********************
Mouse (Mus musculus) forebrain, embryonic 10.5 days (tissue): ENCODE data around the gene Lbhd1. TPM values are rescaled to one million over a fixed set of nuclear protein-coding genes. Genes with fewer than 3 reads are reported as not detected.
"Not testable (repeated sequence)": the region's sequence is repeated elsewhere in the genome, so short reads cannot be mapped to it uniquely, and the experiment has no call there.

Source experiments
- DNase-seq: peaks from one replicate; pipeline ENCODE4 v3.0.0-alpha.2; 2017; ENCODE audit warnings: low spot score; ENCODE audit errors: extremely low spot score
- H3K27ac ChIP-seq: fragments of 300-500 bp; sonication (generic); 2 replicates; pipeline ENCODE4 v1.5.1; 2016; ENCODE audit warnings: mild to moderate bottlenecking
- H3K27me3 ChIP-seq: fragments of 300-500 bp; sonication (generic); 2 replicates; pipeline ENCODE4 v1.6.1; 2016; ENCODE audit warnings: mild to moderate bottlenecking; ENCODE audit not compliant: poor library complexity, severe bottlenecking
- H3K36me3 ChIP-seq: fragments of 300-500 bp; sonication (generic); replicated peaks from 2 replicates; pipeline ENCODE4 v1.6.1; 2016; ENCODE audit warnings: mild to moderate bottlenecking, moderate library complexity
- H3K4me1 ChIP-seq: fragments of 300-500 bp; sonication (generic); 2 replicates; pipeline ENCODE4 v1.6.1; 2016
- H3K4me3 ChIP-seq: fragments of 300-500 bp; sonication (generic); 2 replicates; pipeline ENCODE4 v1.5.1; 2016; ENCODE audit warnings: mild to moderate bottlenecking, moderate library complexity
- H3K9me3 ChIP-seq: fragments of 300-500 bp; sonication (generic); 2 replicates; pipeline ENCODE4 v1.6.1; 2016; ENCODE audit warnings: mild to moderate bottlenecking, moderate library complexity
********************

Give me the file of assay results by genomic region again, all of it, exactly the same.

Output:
Mouse (Mus musculus) forebrain, embryonic 10.5 days (tissue): ENCODE data around the gene Lbhd1. TPM values are rescaled to one million over a fixed set of nuclear protein-coding genes. Genes with fewer than 3 reads are reported as not detected.
"Not testable (repeated sequence)": the region's sequence is repeated elsewhere in the genome, so short reads cannot be mapped to it uniquely, and the experiment has no call there.

Source experiments
- DNase-seq: peaks from one replicate; pipeline ENCODE4 v3.0.0-alpha.2; 2017; ENCODE audit warnings: low spot score; ENCODE audit errors: extremely low spot score
- H3K27ac ChIP-seq: fragments of 300-500 bp; sonication (generic); 2 replicates; pipeline ENCODE4 v1.5.1; 2016; ENCODE audit warnings: mild to moderate bottlenecking
- H3K27me3 ChIP-seq: fragments of 300-500 bp; sonication (generic); 2 replicates; pipeline ENCODE4 v1.6.1; 2016; ENCODE audit warnings: mild to moderate bottlenecking; ENCODE audit not compliant: poor library complexity, severe bottlenecking
- H3K36me3 ChIP-seq: fragments of 300-500 bp; sonication (generic); replicated peaks from 2 replicates; pipeline ENCODE4 v1.6.1; 2016; ENCODE audit warnings: mild to moderate bottlenecking, moderate library complexity
- H3K4me1 ChIP-seq: fragments of 300-500 bp; sonication (generic); 2 replicates; pipeline ENCODE4 v1.6.1; 2016
- H3K4me3 ChIP-seq: fragments of 300-500 bp; sonication (generic); 2 replicates; pipeline ENCODE4 v1.5.1; 2016; ENCODE audit warnings: mild to moderate bottlenecking, moderate library complexity
- H3K9me3 ChIP-seq: fragments of 300-500 bp; sonication (generic); 2 replicates; pipeline ENCODE4 v1.6.1; 2016; ENCODE audit warnings: mild to moderate bottlenecking, moderate library complexity